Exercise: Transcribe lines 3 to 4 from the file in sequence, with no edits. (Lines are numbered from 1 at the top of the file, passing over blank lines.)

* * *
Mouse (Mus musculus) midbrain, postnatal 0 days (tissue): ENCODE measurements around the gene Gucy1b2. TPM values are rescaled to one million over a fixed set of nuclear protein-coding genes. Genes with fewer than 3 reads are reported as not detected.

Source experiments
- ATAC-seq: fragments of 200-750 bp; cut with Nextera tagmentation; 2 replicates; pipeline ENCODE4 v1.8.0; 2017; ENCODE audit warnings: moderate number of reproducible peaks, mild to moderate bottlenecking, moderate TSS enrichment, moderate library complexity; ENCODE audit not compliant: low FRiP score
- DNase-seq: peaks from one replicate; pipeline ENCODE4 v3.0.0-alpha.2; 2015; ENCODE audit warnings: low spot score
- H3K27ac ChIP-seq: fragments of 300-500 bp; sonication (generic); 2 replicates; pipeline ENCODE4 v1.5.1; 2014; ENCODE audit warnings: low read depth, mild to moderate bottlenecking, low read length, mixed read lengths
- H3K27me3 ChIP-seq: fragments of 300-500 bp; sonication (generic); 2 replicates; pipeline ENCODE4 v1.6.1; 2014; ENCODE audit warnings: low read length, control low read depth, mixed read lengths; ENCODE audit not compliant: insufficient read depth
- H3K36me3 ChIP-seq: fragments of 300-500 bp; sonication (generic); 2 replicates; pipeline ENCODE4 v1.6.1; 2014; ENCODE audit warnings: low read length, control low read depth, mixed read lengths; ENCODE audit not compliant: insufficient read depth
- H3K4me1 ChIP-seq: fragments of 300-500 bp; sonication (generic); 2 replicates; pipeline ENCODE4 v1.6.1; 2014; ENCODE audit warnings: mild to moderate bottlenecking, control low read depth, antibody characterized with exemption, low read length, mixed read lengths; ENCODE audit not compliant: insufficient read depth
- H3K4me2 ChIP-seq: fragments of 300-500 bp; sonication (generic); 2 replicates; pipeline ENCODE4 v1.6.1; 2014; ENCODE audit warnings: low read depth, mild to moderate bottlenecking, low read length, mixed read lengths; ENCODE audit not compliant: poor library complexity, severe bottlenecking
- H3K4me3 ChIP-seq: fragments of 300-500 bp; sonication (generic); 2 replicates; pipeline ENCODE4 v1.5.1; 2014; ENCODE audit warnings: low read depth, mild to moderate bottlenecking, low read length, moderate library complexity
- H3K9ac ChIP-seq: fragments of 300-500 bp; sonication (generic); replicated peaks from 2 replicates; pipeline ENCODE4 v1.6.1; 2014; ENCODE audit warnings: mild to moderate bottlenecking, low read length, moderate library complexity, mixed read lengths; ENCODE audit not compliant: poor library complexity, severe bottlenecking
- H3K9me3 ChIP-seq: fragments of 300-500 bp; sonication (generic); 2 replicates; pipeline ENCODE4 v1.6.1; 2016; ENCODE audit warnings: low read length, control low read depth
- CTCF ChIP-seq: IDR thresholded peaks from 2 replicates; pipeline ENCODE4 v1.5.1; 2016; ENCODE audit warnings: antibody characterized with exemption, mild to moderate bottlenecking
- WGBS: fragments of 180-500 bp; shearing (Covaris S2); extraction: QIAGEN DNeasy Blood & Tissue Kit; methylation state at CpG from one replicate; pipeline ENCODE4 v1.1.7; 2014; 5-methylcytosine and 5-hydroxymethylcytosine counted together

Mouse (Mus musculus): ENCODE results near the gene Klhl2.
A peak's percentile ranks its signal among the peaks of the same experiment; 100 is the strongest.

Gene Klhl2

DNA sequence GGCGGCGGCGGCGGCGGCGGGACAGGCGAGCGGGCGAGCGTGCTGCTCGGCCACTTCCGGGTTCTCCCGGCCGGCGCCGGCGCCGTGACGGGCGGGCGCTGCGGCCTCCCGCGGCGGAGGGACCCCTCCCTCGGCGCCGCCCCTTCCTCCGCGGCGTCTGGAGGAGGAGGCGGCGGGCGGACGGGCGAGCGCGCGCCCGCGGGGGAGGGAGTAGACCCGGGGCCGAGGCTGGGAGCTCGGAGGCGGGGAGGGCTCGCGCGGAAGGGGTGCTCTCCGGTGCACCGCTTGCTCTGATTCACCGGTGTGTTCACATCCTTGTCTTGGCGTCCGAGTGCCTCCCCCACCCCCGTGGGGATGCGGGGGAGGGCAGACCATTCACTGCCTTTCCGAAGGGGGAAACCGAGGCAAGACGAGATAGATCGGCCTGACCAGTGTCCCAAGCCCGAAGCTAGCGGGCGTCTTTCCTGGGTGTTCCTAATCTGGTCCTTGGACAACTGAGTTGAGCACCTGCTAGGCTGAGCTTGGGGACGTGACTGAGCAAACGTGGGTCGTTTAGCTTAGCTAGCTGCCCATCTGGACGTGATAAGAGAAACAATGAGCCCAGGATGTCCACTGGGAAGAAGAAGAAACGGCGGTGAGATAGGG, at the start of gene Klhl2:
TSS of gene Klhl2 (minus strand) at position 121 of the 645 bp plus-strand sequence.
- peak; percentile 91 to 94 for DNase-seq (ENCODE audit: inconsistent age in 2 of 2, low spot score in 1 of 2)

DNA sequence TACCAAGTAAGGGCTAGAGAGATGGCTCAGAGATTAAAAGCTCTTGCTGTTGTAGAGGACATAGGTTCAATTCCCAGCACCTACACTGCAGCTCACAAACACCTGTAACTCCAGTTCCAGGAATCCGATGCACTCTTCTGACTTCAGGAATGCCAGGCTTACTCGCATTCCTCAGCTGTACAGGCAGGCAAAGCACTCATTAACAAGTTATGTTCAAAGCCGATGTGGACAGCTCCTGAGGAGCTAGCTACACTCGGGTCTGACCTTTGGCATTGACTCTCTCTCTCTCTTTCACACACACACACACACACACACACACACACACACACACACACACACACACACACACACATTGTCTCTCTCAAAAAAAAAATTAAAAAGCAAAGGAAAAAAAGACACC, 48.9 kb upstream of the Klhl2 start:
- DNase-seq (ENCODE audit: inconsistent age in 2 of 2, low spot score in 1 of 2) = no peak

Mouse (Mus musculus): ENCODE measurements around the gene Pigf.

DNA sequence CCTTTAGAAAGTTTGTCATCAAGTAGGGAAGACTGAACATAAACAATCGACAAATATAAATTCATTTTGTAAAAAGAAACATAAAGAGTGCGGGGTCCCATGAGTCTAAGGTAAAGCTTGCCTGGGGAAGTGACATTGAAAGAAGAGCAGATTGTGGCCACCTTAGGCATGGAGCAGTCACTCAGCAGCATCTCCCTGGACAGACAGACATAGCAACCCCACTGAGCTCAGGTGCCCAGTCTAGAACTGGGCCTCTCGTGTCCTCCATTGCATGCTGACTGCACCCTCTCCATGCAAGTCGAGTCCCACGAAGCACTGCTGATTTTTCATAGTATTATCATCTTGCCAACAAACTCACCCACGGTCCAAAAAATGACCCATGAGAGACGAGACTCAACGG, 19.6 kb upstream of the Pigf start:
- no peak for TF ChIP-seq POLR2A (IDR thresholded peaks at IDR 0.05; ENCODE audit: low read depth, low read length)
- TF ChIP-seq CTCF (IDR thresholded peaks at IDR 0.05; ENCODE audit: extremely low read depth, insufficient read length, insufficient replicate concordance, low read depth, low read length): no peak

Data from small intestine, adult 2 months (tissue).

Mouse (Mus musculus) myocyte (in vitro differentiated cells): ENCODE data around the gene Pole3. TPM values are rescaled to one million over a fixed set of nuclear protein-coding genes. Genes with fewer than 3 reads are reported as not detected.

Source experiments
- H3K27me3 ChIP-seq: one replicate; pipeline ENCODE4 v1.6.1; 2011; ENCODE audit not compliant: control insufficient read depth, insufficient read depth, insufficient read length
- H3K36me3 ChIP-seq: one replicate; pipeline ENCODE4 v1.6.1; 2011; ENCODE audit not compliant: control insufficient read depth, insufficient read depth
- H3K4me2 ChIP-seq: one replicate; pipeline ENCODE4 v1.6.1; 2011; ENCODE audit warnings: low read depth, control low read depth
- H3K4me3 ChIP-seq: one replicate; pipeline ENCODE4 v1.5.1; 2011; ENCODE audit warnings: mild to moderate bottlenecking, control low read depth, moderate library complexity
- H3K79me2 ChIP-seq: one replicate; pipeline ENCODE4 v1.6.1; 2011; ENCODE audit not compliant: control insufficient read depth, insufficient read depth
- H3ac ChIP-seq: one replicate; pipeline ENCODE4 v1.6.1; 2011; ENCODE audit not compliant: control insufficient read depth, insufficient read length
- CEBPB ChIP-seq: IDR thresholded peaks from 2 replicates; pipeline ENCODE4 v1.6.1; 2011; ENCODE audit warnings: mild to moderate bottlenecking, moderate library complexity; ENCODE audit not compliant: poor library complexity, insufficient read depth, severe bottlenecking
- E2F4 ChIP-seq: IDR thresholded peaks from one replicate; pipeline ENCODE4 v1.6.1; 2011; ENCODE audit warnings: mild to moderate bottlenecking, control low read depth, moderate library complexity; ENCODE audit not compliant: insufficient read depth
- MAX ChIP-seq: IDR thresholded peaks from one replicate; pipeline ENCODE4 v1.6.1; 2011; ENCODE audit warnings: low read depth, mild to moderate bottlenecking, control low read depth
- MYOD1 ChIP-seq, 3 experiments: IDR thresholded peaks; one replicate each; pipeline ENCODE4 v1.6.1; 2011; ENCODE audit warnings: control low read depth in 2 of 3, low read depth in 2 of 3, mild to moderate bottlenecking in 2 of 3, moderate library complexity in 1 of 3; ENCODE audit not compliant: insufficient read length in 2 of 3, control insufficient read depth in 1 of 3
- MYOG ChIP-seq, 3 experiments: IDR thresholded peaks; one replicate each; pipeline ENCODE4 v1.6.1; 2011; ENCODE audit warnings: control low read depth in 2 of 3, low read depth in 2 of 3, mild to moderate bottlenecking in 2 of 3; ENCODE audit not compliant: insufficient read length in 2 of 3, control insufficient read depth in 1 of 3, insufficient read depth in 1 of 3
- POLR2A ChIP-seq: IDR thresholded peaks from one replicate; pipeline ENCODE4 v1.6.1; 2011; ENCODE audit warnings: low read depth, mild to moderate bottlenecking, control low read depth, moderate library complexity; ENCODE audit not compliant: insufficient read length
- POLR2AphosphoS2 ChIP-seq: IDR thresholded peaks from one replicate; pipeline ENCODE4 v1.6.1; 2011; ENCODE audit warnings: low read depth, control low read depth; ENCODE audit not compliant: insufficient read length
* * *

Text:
- ATAC-seq: fragments of 200-750 bp; cut with Nextera tagmentation; 2 replicates; pipeline ENCODE4 v1.8.0; 2017; ENCODE audit warnings: moderate number of reproducible peaks, mild to moderate bottlenecking, moderate TSS enrichment, moderate library complexity; ENCODE audit not compliant: low FRiP score
- DNase-seq: peaks from one replicate; pipeline ENCODE4 v3.0.0-alpha.2; 2015; ENCODE audit warnings: low spot score